A Nigerian man was charged Saturday with attempting to blow up a Detroit-bound airliner, while security officials told US media that the suspect had confessed to being trained for the mission by al Qaeda operatives in Yemen.
AFP - A Nigerian man was charged Saturday with attempting to blow up a Detroit-bound airliner, while unnamed security officials told US media the suspect had confessed that Al-Qaeda operatives in Yemen trained him for the mission.
Airport security was stepped up worldwide after the botched terror attack as British police raided premises where the suspect, the son of a wealthy Nigerian businessman, was thought to have lived while studying at a London university.
Umar Farouk Abdulmutallab was arraigned at the US hospital where he was being treated for burns he sustained while trying to bring down a Northwest Airlines plane with 290 people on board.
Judge Paul Borman read the charges against him during a 20-minute hearing. Reporters allowed to witness the event said Abdulmutallab was handcuffed to a wheelchair and sported bandages on both wrists and parts of his hands.
He spoke in English and said he was "doing better" when asked how he was feeling. He told the judge he could not afford an attorney, and was assigned a US public defender.
A preliminary FBI analysis found that the device Abdulmutallab used "contained PETN, also known as pentaerythritol, a high explosive," the charge sheet said.
Abdulmutallab confessed once in custody that he had mixed a syringe full of chemicals with powder taped to his leg to try and blow up the Northwest Airlines flight, according to senior officials quoted by US media.
Other law enforcement officials quoted by ABC News and NBC said the suspect also said that Al-Qaeda operatives in Yemen trained him, and told him on how to carry out the attack.
The failed attack "shows that we must remain vigilant in the fight against terrorism at all times," Attorney General Eric Holder said in a statement.
"Had this alleged plot to destroy an airplane been successful, scores of innocent people would have been killed or injured."
Questions mounted over how Abdulmutallab managed to sneak the device past airport security in Amsterdam and Lagos, where he started his journey. Dutch authorities said he was carrying a valid US visa.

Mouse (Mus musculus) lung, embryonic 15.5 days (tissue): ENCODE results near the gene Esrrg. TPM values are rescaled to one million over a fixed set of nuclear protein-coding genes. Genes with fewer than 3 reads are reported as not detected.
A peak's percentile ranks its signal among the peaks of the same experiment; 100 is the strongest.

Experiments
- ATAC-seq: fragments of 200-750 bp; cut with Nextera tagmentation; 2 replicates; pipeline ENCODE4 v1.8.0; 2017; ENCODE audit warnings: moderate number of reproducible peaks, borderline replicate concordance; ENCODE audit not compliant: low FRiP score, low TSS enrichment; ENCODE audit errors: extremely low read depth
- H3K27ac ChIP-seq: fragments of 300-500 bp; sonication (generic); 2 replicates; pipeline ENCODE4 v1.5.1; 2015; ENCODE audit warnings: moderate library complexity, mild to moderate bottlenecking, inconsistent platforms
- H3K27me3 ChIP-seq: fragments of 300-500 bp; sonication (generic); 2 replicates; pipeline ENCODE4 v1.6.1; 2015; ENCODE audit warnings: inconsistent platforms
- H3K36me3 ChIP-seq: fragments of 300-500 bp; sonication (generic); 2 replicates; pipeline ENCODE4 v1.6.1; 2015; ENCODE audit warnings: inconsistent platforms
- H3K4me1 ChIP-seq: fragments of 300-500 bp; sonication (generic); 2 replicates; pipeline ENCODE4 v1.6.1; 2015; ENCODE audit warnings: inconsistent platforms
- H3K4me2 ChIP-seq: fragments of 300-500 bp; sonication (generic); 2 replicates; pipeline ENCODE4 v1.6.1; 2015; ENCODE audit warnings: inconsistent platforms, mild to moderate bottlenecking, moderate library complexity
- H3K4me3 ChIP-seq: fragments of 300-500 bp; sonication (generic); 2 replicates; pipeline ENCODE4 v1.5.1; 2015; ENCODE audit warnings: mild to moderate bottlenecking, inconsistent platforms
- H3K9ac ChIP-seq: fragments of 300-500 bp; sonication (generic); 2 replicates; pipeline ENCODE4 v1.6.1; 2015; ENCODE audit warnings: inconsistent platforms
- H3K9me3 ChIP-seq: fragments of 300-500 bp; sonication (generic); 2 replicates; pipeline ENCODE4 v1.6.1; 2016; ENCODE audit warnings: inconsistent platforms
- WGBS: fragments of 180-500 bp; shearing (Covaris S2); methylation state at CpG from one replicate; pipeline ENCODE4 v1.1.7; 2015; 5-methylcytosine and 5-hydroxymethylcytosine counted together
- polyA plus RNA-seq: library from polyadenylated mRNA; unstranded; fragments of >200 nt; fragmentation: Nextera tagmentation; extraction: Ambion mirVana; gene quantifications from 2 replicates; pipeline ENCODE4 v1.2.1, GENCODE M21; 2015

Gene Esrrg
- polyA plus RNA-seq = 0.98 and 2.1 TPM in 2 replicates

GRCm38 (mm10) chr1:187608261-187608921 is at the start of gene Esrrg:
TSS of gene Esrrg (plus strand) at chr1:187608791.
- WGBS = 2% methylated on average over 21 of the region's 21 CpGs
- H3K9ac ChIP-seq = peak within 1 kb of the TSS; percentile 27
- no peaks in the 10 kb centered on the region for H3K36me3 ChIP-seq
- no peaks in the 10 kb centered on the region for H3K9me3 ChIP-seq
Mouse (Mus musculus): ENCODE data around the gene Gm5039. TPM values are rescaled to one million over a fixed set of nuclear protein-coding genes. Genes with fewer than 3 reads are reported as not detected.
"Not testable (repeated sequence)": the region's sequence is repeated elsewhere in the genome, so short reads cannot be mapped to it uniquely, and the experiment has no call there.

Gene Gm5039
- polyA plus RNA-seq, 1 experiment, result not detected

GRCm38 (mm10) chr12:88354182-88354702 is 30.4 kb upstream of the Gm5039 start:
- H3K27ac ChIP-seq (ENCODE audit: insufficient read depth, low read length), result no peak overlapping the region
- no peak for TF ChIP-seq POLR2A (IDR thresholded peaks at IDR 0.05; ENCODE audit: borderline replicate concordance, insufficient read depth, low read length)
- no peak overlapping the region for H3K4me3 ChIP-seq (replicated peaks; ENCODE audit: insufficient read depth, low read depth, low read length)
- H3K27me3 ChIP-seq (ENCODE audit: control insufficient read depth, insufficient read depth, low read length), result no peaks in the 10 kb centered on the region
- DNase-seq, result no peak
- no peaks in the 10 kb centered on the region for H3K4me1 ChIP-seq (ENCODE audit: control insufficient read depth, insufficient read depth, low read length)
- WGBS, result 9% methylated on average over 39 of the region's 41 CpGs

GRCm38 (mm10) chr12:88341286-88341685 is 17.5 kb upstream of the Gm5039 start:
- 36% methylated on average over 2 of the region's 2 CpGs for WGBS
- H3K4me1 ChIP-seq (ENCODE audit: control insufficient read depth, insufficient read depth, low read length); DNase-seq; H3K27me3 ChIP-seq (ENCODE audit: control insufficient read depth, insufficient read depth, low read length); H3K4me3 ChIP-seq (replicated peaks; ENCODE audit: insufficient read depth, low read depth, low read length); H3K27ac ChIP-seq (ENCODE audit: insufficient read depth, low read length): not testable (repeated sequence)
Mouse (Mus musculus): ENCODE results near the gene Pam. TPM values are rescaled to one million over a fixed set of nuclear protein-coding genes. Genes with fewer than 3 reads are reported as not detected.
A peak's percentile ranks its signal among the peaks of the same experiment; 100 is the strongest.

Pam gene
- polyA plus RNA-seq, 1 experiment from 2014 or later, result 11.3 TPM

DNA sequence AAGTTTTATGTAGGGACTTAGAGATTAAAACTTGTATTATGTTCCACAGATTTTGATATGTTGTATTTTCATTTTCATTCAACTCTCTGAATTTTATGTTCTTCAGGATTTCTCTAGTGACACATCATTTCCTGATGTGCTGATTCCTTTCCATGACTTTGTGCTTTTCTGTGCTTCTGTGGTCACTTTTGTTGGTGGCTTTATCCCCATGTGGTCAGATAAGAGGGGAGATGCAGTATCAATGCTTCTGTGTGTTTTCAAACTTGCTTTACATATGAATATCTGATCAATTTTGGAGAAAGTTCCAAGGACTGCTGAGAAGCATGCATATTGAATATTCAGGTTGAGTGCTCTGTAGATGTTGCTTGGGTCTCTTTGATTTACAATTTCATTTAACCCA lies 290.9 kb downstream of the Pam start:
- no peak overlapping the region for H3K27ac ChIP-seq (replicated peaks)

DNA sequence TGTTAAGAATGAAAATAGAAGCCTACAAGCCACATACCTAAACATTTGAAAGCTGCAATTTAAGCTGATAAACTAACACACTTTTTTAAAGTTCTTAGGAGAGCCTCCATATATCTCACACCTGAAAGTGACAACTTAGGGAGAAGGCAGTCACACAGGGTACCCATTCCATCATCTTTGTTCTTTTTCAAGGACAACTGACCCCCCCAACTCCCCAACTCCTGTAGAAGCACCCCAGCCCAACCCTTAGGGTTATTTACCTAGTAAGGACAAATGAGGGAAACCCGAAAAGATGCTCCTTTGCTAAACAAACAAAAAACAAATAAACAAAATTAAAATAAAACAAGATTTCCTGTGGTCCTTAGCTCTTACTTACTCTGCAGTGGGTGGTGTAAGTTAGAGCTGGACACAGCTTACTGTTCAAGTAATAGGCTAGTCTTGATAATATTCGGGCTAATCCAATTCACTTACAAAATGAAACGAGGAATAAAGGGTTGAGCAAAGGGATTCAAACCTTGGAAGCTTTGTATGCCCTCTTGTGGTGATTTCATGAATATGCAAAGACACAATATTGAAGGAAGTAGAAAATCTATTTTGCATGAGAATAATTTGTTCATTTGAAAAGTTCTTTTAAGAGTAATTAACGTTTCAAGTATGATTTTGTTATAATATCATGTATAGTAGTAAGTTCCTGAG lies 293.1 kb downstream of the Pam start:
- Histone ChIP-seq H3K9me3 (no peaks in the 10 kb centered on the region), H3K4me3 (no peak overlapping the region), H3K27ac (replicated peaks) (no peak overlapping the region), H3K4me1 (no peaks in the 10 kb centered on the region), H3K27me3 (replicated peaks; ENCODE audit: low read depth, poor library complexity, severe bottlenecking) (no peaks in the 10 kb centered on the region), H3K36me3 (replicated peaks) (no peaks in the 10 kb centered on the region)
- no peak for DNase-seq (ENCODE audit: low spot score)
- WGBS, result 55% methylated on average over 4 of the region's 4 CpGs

The attack, which sparked alarm and fear among the 279 passengers and 11 crew aboard the Airbus A330, had echoes of British-born Richard Reid's botched "shoe-bomb" attempt almost eight years ago to the day.
British police searched addresses in London, including an upscale mansion flat where the suspect is believed to have lived while studying mechanical engineering at University College London (UCL) between 2005 and 2008.
The Nigerian newspaper This Day reported that Abdulmutallab's father, Umaru Mutallab, was so worried about his son's religious extremism that he contacted US authorities to express his concern in mid-2009.
US Senator Joseph Lieberman questioned how Abdulmutallab could have still avoided US attention.
"I am troubled by several aspects of this case, including how the suspect escaped the attention of the State Department and law enforcers when his father apparently reported concerns about his son's extremist behavior" he said.
Meanwhile the hero of Northwest Airlines Flight 253, Dutch video producer and director Jasper Schuringa, was achieving cult status on the Internet for tackling the would-be bomber and helping the crew to restrain him.
Schuringa told CNN he had jumped over the passenger next to him and lunged onto Abdulmutallab's seat as the suspect held a burning object between his legs.
"I pulled the object from him and tried to extinguish the fire with my hands and threw it away," said Schuringa, adding that he stripped off the suspect's clothes to check for explosives before a crew member helped handcuff him.
"My hands are pretty burned. I am fine," said Schuringa, who within a day of the attack already had four Facebook sites dedicated in his honor with new members signing up in droves.
The White House and US lawmakers called the incident a terror attack. President Barack Obama, vacationing in Hawaii with his family, ordered security measures to be increased at airports and held a secure conference call with his security team.
The Department of Homeland Security said it implemented additional flight screening measures, and urged holiday travelers to remain vigilant.
Dutch anti-terrorism officials stressed that proper procedures had been followed on their end of the Northwest Airlines flight, and that US authorities had cleared the flight for departure.
The attack, eight years after "shoe-bomber" Reid tried something similar on a flight from Paris to Miami, served as a grim reminder to Americans of the specter of airborne terror.
It was Christmas week in 2001, with the country still reeling from the September 11 attacks, when Reid tried to blow up a trans-Atlantic jet by lighting explosives in his shoes. He is serving a life sentence in a US prison.
Checks were tightened Saturday at major world airports, including in Paris, Rome and London, but US officials said there were no immediate plans to elevate the nation's aviation threat level from orange to red, its most severe status.
Date created : 2009-12-27